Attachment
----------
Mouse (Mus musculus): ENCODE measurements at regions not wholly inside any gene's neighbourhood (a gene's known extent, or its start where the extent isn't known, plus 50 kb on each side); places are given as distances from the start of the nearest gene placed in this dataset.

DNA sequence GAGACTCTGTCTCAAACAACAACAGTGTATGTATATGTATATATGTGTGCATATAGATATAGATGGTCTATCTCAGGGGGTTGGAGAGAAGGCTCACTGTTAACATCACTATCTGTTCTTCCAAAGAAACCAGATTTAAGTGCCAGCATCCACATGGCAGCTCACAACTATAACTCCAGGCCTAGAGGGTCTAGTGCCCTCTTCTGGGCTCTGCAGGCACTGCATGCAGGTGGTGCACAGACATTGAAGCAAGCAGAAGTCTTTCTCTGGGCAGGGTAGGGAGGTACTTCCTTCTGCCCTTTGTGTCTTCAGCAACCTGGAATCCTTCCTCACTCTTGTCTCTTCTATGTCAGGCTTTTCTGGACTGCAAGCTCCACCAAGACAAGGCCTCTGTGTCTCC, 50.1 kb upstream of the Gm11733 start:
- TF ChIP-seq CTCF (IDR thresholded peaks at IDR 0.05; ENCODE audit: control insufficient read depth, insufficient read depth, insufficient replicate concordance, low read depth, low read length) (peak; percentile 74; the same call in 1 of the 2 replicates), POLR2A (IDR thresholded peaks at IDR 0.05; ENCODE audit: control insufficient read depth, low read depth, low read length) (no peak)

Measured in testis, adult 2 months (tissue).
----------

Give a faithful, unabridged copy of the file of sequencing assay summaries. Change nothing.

Mouse (Mus musculus): ENCODE measurements at regions not wholly inside any gene's neighbourhood (a gene's known extent, or its start where the extent isn't known, plus 50 kb on each side); places are given as distances from the start of the nearest gene placed in this dataset.

DNA sequence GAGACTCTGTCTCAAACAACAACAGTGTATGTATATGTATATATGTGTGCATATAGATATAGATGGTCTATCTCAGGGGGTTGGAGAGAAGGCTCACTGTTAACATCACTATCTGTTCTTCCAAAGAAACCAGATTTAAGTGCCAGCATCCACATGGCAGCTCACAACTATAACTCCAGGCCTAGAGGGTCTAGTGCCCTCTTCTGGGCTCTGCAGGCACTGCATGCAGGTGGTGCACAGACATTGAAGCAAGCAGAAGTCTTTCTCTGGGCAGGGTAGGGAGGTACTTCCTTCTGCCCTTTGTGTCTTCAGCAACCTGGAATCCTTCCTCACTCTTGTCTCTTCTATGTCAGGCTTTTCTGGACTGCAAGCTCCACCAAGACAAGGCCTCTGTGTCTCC, 50.1 kb upstream of the Gm11733 start:
- TF ChIP-seq CTCF (IDR thresholded peaks at IDR 0.05; ENCODE audit: control insufficient read depth, insufficient read depth, insufficient replicate concordance, low read depth, low read length) (peak; percentile 74; the same call in 1 of the 2 replicates), POLR2A (IDR thresholded peaks at IDR 0.05; ENCODE audit: control insufficient read depth, low read depth, low read length) (no peak)

Measured in testis, adult 2 months (tissue).